My short, sweet stay at the Lichman ranch had been a healthy dose of “horse-lover’s high”: morning to dusk rides, and all the horsey smells and good times that come with that.

Driving down from Sacramento, I noticed that most all of the experiences and knowledge I have gained with my animals have been rooted in communicating with them, not just telling them what to do. It’s a process that I thoroughly enjoy and continue to build upon daily. Some of the best things I’ve experienced with my animals, and the reason why I never tire of being with them, is because of all the wonderful offerings they give me when allowed to and given the freedom of choice! The ultimate goal of animal training is to share in how, and what, they see in the world in which we’ve brought them.

Take, for example, the perspective of a horse: You’re born to run free… over mountains and rocky cliffs. Huge plains that were made for you to gallop across, surrounded by a herd made up mostly of your family. This is what you’re made of. If you want to run and kick up your heels: you’re free to! But then, to your devastation and absolute terror, an unknown species, that stands straight on two legs, captures you. They stick you in a small space, everywhere is limitation, and you’re never again truly free! Every time you see a human, they act hostile and aggressive, and you honestly fear for your life. It’s not uncommon for a few of them to gang up on you and tie you up with ropes. You can’t get away! Bucking, kicking, biting: it only brings more ropes and contraptions, buckled to every part of your body.

When you finally give in for the sake of staying alive, nothing you do is your choice. No choice over what you eat, or when, how you move, what you do, which horse you’re with, what you drink, not much choice over anything.

The life of a captive, or domesticated, horse.

One of the things I’ve learned from working with animals is that the beauty comes from being open to suggestions. Communicating with another species is an art, and that art requires you to be open to see a situation from more than just your point of view. Be open!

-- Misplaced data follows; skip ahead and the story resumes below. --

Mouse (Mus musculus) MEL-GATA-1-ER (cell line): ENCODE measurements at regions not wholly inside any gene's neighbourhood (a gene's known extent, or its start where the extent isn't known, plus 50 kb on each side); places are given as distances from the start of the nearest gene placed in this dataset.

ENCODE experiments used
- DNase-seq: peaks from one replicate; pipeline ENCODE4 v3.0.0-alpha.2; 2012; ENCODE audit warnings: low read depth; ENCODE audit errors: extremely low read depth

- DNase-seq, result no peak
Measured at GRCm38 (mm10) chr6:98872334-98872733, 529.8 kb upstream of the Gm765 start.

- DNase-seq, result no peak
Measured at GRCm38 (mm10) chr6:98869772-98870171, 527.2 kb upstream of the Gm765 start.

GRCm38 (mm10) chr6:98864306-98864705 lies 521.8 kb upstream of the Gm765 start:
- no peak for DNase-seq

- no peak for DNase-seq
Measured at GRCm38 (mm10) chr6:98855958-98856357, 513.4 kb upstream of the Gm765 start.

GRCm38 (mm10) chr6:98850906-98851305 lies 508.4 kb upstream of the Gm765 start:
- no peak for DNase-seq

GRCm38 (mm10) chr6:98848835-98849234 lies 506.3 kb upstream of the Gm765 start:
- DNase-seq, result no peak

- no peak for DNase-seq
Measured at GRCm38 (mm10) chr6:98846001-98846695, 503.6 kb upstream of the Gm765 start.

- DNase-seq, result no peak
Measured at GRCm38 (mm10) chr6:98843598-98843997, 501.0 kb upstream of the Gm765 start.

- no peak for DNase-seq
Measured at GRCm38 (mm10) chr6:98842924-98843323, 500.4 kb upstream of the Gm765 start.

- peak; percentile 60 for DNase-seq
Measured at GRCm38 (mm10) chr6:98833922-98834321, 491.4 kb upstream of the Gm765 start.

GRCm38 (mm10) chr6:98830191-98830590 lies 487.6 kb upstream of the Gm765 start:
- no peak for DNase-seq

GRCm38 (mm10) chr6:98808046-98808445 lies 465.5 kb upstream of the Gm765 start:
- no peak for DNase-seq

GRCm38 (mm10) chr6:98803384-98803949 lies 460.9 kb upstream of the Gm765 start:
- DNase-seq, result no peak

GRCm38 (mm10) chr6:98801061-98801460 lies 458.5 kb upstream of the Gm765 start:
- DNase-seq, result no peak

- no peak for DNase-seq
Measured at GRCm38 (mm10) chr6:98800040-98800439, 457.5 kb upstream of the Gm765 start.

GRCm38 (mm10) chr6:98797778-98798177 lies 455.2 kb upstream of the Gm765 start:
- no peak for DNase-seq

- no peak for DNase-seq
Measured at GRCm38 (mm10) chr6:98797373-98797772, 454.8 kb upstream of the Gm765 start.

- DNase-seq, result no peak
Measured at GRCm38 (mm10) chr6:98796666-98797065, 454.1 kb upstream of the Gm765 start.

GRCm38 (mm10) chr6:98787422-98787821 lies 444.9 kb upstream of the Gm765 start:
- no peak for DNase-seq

My dog has taught
 me tricks! One time he offered to go through my legs, when I was asking for something else, and, as I began to walk forward, he walked backward! Et voila, we had a new “dance move”. They teach us.

Think of it this way: if one kid wants to play hopscotch and the other wants to jump rope, are they only going to hopscotch because the one kid wants to? I hope not. That would lead to a closed-minded, boring afternoon that those two kids spend together. Apartnership, or friendship in the kids’ case, would call for the two children perhaps splitting up their time: some time playing one game and then the other. Why not try to jump rope and hopscotch at the same time?

Don’t insist on always being the boss. Give them a choice sometimes. Not much choice is left in their lives. Whether they were born in the wild or slowly bred into domestication, we have taken them out of their natural habitat and placed them into our modern human world. We have done so to connect with and enjoy their unique animal spirit. So, allow their spirit to show sometimes!

What things can they come up with? Showing your animal a bit of respect will completely change the way you and any animal interact and I promise it will boost both of your enjoyment, of working/playing together, to a new level!

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